Like so many of the entrepreneurs at the end of the century, Gwyn's prospects and those of his clients began to dim in 1896 when personal debt began to pile up, many, including Gwyn, found themselves over-extended. He wrote to his brother James M. in December of 1896 that he was without means to re-pay his debts and that the Great Panic of 1893 had left his fortunes ruined. Gwyn and many others watched as stocks tumbled and railroad investments disintegrated. What happened to Gwyn, is not unlike the events before the Crash of 1929. Asheville had been in a feeding frenzy of land speculation from the mid to late years of the nineteenth century and Gwyn's ledgers are filled with accounts of speculative "deals." Land that can be had by buying "cheap" and quickly selling "high" was proffered to the highest bidder and the frantic pace of buying and selling is often difficult to follow in Gwyn's correspondence.
The prosperity of the land boom in Asheville in the early part of the 1880's and 1890's led to a false sense of well-being. Land monopolies in Asheville such as those of George Willis Pack, Henry Phipps, the Vanderbilts, the Pattons, the Davidsons, the Merrimons, the Coxes, and others was not an exercise in planned economy, but one of opportunity that eventually ruined all but the very rich. While the very wealthy prospered, new entrepreneurs such as Gwyn, often found their over-zealous buying eventually brought them into crushing debt and personal ruin. In one letter to his family Gwyn laments that his assets in the early years of his life were recorded at over $100,000 and at the end of his life his debts were well over that amount. The "boom" and "bust" cycles seen in Asheville in the later years of the nineteenth-century and the early years of the twentieth-century have been repeated on a small scale, again and again as the city grew. Prosperity and decline and again prosperity was the case of Gwyn and such was and is the history of Asheville, generally.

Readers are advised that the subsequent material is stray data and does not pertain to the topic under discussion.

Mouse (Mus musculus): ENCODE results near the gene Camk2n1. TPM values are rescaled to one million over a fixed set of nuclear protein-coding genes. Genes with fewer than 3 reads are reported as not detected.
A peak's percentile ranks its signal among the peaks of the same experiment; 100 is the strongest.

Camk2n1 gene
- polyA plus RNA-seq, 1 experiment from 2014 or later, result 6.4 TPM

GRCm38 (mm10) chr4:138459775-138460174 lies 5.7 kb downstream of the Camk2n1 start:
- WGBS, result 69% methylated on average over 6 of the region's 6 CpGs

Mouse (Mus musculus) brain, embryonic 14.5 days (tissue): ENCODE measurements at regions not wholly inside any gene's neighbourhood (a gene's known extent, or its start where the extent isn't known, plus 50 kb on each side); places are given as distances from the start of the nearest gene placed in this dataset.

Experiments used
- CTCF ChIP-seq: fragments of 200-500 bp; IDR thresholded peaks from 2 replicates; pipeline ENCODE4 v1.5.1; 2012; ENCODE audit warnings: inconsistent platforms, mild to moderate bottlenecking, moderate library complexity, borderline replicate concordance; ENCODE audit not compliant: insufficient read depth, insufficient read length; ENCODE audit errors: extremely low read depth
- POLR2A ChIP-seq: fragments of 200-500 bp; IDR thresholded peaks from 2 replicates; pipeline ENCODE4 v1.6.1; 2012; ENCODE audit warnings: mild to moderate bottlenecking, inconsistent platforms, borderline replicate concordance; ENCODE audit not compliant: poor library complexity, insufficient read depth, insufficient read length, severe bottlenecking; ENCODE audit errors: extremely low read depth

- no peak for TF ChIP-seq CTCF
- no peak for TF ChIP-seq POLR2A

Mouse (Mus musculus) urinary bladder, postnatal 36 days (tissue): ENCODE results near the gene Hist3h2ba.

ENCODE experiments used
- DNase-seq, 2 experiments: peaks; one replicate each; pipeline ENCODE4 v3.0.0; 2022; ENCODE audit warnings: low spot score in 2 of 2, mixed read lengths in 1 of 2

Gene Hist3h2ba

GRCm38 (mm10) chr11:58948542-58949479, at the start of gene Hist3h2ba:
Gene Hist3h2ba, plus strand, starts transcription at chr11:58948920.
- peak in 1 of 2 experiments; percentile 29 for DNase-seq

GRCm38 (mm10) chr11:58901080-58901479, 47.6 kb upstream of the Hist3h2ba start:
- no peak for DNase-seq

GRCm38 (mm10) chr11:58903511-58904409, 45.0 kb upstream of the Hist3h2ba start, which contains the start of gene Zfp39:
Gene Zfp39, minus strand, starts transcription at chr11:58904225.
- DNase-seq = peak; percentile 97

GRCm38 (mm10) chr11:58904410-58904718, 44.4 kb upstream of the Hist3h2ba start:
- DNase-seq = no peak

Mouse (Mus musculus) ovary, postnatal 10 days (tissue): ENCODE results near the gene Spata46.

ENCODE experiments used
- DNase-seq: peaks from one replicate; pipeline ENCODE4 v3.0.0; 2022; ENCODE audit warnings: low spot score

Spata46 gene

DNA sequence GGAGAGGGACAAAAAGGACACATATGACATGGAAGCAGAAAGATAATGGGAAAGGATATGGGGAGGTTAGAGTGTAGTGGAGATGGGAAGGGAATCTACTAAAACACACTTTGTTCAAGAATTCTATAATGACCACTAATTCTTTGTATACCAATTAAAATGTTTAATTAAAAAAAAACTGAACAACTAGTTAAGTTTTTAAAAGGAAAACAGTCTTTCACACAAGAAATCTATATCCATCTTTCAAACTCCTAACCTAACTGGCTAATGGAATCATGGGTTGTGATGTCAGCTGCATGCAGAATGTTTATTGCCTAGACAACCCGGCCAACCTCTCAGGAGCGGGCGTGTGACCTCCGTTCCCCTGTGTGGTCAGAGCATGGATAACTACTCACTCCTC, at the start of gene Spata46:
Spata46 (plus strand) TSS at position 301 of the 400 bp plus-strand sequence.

While Gwyn may not have left a monetary fortune as his legacy, or large civic enterprises, he has given Asheville and Buncombe County something equally precious, his historical reflections. Contained in the two ledgers in the UNCA Special Collections, are numerous accounts of his work with G.W. Pack and other entrepreneurs and investors, and from these accounts, we can begin to piece together a first-hand account of the events surrounding two of Pack's most important donations --the some $2,000 Pack contributed toward a monument for Zebulon Vance to be placed in Court Square [later Pack Square] and the donation of approximately four acres of land for a new courthouse, the 1903 County Court House, and an accompanying park where the old court house had been removed --- Pack Square.